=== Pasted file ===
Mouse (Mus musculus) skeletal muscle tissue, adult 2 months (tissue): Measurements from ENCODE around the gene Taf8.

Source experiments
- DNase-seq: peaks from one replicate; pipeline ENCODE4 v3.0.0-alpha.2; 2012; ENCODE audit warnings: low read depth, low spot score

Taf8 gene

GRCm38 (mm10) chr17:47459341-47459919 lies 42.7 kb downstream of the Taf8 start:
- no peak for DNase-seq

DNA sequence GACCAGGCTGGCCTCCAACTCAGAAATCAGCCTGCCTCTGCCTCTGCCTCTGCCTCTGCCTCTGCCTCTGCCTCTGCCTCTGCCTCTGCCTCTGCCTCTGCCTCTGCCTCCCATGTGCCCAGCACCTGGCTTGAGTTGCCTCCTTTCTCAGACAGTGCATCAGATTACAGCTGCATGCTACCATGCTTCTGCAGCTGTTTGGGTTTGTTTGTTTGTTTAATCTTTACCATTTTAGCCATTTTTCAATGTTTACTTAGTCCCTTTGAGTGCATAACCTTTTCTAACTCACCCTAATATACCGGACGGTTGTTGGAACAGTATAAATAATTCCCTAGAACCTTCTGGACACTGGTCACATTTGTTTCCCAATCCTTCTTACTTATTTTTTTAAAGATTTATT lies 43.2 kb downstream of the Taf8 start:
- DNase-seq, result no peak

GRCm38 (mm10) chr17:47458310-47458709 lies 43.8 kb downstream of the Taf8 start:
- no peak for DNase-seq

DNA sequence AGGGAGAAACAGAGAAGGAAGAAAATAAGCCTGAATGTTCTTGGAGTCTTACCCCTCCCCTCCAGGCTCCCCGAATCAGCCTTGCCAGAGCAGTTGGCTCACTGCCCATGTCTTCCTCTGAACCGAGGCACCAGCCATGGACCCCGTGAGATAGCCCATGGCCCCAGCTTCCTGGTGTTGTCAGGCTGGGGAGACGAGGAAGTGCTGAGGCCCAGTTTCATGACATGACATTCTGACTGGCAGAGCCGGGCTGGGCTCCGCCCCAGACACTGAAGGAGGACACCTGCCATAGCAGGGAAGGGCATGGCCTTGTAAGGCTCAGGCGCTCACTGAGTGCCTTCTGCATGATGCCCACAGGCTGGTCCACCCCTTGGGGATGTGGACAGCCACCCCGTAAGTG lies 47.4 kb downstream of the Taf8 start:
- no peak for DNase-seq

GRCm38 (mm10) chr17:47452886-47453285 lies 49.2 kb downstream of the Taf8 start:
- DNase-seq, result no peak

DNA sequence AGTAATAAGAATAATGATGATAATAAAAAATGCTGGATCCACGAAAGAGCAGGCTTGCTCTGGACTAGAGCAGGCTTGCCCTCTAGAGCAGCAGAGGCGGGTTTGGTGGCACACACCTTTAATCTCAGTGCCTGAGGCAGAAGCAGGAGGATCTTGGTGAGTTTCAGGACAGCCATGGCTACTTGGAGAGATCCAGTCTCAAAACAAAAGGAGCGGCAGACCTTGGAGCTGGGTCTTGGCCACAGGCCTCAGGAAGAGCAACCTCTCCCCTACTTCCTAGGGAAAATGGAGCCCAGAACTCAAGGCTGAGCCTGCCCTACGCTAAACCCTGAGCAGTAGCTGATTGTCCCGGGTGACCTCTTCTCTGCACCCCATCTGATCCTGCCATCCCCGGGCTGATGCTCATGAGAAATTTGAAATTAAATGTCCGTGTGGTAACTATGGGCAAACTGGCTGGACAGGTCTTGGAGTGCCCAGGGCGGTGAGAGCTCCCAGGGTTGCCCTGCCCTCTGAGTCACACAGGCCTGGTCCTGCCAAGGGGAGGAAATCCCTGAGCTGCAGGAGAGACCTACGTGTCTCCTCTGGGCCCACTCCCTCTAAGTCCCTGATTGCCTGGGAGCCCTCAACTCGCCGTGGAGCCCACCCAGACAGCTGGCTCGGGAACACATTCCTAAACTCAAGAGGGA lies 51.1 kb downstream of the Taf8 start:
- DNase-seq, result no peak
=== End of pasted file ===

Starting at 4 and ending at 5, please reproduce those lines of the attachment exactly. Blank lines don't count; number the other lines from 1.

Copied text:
Taf8 gene

GRCm38 (mm10) chr17:47459341-47459919 lies 42.7 kb downstream of the Taf8 start: